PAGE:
The ITPO is a competition designed by PhD students and Postdocs for undergraduate students interested in research in theoretical physics. In a zeroth-order approximation, the purpose of this Olympiad is to play with non-trivial questions and to learn through competition. To a first-order approximation, the goal is to find people interested in theoretical science and to help students gain experience with modern research skills.
Our only requirement is that participants be undergraduates. We hope to attract students who are interested in physics, from universities all around the world. Students may have different backgrounds, so we encourage collaboration between undergraduates of all years of study. The Olympiad will consist of 6 or 7 problems on different topics of modern theoretical physics, of varying difficulty. Problems from prior years should be good practice (see links above), but there is no straightforward way to prepare for this competition.
Being able to work fluidly with sources is an extremely important part of research, so we permit the use of external references throughout the Olympiad, provided that they are cited appropriately. We encourage participants to use any materials published before the beginning of the contest. However, discussing problems with anyone outside of your team is strictly prohibited and will (at minimum) be grounds for cancelation of scores.
This year's Olympiad will be partially disrupted by the COVID-19 global health crisis. Despite the online nature of this event, in previous years many teams would meet in-person. However, the current situation differs from region to region, which may affect teams at different levels. Nevertheless, the scientific community has been forced to adjust to this situation, and interactions between some scientific groups are currently restricted to online formats. Thus, we have decided that this year's Olympiad will happen in the same format as before. We prioritize your safety, so we expect that this year's participants will comply with local ordinances regarding how their teams can meet and interact. We also expect that the effects of local differences will be mild on overall performance.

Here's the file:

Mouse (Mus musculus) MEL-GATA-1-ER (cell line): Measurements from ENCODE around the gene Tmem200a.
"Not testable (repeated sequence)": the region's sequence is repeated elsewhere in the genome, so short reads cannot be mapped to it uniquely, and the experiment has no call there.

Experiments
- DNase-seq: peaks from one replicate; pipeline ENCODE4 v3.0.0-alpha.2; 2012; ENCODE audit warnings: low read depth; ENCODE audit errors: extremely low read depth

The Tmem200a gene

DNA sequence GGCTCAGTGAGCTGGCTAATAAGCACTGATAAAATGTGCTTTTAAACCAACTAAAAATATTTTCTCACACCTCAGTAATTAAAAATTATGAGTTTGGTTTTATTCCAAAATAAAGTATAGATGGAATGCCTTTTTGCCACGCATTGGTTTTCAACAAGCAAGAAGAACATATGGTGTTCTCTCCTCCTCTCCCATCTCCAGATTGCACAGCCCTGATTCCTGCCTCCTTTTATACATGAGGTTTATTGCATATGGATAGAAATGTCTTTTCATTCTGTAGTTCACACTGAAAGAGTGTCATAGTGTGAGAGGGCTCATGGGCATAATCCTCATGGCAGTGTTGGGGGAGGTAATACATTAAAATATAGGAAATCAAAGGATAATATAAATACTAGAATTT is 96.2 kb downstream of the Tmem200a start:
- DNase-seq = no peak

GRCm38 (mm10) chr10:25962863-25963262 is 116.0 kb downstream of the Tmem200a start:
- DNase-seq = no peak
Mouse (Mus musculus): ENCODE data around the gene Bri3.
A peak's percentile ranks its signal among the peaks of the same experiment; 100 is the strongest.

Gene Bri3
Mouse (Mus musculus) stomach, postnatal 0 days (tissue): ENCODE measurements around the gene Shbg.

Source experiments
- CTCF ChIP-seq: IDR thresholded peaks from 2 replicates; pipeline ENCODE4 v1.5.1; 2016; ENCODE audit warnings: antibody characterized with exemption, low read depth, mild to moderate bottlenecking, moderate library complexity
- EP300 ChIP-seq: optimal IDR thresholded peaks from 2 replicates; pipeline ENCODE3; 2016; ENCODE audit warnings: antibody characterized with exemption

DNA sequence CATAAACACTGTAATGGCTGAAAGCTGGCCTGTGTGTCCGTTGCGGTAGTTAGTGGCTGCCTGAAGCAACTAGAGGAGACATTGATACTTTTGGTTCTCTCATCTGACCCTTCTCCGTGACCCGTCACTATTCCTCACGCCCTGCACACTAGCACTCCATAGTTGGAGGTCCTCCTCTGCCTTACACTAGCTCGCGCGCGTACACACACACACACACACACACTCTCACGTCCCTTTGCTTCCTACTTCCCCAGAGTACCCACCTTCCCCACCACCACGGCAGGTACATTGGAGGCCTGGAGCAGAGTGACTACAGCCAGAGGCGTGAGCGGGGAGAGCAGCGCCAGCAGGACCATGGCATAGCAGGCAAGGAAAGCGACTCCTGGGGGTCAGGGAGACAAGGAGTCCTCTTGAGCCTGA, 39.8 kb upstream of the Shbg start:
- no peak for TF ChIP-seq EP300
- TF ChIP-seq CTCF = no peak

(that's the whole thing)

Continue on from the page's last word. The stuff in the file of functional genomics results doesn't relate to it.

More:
Our 2021 competition will take place for 24 hours between January 30th and 31st, starting at 10:00am EST. Participants will need to form teams of at most 5 people and register online. All team members must be undergraduate students at the time of the contest. Registration is now open, and will remain open until 24 hours before the competition. Teams will upload solutions to their individual webpages. Winners will be recognized appropriately after the competition.
Contact us regarding the ITPO at: firstname.lastname@example.org